Facts What is a Wetland? Scientists, ranchers, farmers, and others have all been debating the definition of a wetland for more than five decades. In fact there are over 50 official definitions for wetlands! The most accepted definition says that wetlands are ecosystems that either have shallow water standing above the soil surface or have a soil saturated with water for periods of time.
Wetlands are important for so many reasons: The Role of Wetlands in an Ecosystem Wetlands prevent flooding by holding water much like a sponge. By doing so, wetlands help keep river levels normal and filter and purify the surface water.
Wetlands accept water during storms and whenever water levels are high.
When water levels are low, wetlands slowly release water. A Marsh in Scotland Wetlands also release vegetative matter into rivers, which helps feed fish in the rivers.
Wetlands help to counter balance the human effect on rivers by rejuvenating them and surrounding ecosystems. Many animals that live in other habitats use wetlands for migration or reproduction. For example, herons nest in large old trees, but need shallow areas in order to wade for fish and aquatic life.
Amphibians often forage in upland areas but return to the water to mate and reproduce. While wetlands are truly unique, they must not be thought of as isolated and independent habitat.
To the contrary, wetlands are vital to the health of all other biomes and to wildlife and humans everywhere. Unlike most other habitats, wetlands directly improve other ecosystems. Because of its many cleansing benefits, wetlands have been compared to kidneys.
The analogy is good one. Wetlands and kidneys both help control water flow and cleanse the system. Erosion Control Looking at pictures of deltasone can tell that rivers deposit a lot of sediment into the ocean.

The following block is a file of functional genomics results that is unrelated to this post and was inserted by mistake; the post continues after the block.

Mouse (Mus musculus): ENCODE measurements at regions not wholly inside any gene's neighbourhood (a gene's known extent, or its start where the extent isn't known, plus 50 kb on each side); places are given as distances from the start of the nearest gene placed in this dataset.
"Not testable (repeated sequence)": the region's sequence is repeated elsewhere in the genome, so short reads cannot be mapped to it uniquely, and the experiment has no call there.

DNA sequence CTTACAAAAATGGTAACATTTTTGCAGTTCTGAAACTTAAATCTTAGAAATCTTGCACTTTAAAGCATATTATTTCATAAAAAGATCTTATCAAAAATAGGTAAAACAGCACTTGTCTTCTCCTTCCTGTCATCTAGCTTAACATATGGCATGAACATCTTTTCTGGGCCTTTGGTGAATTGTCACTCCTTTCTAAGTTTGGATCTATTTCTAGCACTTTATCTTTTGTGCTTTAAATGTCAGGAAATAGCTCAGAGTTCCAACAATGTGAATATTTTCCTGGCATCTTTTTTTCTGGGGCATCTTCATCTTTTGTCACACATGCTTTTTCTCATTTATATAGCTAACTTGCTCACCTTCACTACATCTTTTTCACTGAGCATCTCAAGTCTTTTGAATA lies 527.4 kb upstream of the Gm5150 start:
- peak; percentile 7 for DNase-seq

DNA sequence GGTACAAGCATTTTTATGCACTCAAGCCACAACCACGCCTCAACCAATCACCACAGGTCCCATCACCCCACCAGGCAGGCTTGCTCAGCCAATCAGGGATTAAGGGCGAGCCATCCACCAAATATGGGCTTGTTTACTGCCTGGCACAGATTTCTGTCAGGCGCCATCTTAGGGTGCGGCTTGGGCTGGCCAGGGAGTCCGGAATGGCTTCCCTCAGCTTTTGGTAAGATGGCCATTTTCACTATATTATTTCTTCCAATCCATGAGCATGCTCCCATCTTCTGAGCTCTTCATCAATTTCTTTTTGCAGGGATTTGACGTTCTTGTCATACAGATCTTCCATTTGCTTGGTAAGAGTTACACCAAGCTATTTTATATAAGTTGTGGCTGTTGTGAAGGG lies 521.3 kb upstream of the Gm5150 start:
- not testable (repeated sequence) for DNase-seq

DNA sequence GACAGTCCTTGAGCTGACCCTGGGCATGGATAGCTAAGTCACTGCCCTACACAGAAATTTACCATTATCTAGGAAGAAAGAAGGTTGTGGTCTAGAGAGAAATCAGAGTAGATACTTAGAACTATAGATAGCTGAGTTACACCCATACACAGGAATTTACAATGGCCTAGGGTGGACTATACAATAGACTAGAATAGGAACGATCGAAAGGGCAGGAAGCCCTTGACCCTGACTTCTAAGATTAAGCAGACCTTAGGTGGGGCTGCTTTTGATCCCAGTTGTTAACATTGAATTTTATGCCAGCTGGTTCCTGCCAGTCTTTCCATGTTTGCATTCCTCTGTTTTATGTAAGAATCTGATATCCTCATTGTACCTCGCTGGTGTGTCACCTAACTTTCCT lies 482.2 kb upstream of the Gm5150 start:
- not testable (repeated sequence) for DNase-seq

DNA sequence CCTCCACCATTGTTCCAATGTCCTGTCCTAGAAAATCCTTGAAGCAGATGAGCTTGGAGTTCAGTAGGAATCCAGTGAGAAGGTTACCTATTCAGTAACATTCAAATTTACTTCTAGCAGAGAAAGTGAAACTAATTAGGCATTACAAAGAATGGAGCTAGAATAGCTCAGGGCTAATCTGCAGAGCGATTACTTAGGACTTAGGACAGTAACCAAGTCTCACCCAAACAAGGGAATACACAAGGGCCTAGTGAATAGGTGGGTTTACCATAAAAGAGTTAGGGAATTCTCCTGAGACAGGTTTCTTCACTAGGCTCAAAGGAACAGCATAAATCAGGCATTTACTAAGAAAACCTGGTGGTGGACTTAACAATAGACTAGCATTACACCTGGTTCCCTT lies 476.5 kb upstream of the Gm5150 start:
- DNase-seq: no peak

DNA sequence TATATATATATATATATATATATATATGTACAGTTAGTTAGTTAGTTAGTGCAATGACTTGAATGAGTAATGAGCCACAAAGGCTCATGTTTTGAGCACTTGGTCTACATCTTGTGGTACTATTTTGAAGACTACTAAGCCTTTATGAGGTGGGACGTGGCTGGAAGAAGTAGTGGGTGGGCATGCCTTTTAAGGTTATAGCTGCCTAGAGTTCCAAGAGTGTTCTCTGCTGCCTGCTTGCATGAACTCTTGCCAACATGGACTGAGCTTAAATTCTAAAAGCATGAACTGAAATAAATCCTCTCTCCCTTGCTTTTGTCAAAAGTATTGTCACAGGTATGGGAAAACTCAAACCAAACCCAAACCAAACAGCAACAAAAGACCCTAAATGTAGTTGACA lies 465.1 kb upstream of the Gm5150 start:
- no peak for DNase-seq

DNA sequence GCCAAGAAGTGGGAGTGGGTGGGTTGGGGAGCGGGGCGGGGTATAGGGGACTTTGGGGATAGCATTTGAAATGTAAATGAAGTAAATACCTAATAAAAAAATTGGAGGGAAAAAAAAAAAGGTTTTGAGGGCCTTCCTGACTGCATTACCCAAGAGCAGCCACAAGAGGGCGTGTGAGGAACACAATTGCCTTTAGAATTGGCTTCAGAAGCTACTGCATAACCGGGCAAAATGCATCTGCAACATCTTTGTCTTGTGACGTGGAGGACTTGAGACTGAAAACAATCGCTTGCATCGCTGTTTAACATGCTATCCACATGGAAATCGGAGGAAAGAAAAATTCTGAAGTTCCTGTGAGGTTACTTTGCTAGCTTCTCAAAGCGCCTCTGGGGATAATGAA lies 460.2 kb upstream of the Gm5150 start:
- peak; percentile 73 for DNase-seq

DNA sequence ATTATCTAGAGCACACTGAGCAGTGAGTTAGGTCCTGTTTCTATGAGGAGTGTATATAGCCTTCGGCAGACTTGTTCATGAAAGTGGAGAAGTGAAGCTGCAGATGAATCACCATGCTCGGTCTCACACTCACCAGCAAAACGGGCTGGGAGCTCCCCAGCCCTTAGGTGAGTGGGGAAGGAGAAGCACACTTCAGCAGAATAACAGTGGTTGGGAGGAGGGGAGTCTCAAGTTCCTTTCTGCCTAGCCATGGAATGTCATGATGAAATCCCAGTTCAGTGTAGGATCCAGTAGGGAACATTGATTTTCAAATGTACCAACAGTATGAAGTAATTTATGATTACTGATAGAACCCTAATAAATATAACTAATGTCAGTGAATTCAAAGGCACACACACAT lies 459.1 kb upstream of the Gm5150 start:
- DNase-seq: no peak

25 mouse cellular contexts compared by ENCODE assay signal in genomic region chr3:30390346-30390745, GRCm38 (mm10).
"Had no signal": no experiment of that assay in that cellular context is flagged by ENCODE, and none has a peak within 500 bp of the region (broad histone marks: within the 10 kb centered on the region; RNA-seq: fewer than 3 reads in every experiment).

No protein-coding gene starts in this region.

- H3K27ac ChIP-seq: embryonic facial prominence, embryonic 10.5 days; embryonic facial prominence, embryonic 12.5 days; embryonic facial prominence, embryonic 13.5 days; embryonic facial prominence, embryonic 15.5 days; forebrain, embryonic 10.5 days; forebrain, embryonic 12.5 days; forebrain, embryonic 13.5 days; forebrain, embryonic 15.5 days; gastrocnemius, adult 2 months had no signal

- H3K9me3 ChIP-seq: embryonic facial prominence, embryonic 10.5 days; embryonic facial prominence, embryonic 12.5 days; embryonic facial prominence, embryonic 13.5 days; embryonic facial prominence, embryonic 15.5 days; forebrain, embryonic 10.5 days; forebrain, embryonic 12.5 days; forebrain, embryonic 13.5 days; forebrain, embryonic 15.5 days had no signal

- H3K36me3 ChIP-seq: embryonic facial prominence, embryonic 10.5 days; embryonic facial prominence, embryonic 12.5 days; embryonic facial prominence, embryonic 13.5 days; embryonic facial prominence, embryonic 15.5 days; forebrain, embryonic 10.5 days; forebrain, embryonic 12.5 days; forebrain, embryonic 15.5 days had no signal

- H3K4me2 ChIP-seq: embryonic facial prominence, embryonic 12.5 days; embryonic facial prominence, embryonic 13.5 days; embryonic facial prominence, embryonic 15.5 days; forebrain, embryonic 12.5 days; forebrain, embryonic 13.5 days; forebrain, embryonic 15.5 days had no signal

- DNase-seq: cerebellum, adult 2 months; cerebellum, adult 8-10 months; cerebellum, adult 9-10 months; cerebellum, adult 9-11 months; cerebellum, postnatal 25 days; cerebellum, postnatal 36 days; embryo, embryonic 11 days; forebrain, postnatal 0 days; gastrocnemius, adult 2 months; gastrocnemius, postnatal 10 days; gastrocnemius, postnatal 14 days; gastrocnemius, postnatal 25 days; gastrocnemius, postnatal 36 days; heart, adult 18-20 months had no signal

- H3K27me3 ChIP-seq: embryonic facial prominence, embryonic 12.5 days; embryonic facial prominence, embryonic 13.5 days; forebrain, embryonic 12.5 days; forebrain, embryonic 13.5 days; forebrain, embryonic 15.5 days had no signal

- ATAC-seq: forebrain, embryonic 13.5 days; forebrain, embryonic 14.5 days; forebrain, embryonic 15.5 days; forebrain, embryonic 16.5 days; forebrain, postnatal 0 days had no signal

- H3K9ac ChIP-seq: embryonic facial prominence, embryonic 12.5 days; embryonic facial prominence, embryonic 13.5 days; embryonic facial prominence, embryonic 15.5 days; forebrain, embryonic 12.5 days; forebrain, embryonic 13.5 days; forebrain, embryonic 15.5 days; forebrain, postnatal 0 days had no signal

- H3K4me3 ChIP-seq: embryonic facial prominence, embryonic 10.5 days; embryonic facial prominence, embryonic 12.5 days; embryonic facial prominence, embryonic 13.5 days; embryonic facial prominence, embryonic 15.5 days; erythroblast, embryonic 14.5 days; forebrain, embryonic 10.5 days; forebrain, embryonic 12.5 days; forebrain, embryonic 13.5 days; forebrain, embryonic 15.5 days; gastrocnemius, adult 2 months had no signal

The sediment is from top soil that has been eroded and washed away. Emergents plants firmly rooted in the muddy bottom but with stalks that rise high above the water surface are able to radically slow the flow of water. As a result, they counter the erosive forces of moving water along lakes and rivers, and in rolling agricultural landscapes.
Erosion control efforts in aquatic areas often include the planting of wetlands plants. Wetlands and Water Purification Wetlands also clean the water by filtering out sedimentation, decomposing vegetative matter and converting chemicals into useable form.
The ability of wetlands to recycle nutrients makes them critical in the overall functioning of earth. No other ecosystem is as productive, nor as unique in this conversion process. In some places artificial wetlands were developed solely for the purpose of water purification.Founded in , the Little River Wetlands Project is a nonprofit land trust with the goal of restoring and preserving the wetlands at the watershed of the Small.
Examples of completed orders Chivalry Throughout the Ages Essay. Wetlands Crisis Essay Words | 6 Pages. Wetlands are a critical component of our environment and are thought off as being among the most productive ecosystems in the world. Wetlands are defined as geographical areas where water covers or overly saturates the soil during the majority of .
Wetlands Essay - Wetlands "Wetlands" is the collective term for marshes, swamps, bogs, and similar areas. Wetlands are found in flat vegetated areas, in depressions on the landscape, and between water and dry land along the edges of streams, rivers, lakes, and coastlines.
The Great Wall of China Fall Christopher P. Atwood Central Eurasian Studies, Indiana University neighboring border lands. The next four quizzes will familiarize the students with the names, wet means paddy rice. Extensive vs. intensive refers to the yields per acre; extensive is low, intensive high.
China Proper: intensive dry and. These marshy lands would seem to have no purpose, while in reality they are the most precious form of ecosystem that we have in America. Click the button above to view the complete essay, speech, term paper, or research paper the great mortality of ; a brief history with documents1 he very succinctly provides a condensed.
Basic Facts About Wetlands Wetlands are the link between land and water, and are some of the most productive ecosystems in the world. Some common names for different types of wetlands are swamp, marsh and bog.